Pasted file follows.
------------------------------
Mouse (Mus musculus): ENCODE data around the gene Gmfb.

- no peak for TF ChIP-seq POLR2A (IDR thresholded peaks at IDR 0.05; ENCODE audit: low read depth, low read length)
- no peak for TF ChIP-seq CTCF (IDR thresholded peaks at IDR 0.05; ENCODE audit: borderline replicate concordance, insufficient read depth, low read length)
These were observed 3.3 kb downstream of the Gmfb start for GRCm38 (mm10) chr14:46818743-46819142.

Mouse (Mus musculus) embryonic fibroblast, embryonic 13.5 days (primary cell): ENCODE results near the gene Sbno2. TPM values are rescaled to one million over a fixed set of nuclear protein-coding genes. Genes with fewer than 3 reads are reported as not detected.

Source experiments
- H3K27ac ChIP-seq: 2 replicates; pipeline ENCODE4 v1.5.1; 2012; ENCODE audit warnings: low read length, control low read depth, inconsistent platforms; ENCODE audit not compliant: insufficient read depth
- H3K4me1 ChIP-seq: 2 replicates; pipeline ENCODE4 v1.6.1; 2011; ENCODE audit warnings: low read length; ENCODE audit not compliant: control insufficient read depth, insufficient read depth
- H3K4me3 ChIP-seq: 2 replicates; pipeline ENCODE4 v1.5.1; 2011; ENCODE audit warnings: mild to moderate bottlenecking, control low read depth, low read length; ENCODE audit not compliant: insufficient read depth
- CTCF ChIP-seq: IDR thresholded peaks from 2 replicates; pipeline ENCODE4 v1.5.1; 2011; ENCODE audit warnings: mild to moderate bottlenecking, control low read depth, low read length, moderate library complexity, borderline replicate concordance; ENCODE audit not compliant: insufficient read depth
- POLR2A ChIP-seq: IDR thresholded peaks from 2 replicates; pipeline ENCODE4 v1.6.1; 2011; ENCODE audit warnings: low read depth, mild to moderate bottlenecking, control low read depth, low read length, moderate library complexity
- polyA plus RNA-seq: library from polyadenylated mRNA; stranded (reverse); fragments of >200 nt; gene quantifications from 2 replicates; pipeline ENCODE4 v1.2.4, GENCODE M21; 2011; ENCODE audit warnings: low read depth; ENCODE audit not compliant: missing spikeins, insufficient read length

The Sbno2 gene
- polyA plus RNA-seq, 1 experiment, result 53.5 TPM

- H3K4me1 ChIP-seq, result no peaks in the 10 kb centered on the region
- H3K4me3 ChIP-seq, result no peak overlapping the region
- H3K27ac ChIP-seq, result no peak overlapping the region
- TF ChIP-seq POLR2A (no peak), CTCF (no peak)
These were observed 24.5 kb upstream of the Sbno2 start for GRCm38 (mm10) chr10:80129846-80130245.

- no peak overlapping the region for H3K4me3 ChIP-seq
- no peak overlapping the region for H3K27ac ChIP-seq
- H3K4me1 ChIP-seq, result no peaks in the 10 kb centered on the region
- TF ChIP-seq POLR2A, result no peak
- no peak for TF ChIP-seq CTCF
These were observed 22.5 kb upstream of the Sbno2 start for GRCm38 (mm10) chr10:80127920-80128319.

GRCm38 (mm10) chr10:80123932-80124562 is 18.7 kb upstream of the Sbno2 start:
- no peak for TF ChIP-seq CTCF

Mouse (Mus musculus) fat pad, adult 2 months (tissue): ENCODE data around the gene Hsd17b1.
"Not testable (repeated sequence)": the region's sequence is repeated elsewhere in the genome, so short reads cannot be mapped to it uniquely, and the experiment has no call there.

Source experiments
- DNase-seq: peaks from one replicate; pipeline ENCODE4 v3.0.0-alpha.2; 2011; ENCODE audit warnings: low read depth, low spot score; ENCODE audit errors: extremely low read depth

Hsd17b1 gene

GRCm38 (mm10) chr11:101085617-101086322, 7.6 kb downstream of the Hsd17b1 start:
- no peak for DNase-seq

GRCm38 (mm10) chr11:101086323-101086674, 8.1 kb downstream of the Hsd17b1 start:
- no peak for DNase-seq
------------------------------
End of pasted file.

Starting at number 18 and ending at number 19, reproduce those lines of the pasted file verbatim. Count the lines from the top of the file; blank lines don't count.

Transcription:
- TF ChIP-seq POLR2A (no peak), CTCF (no peak)
These were observed 24.5 kb upstream of the Sbno2 start for GRCm38 (mm10) chr10:80129846-80130245.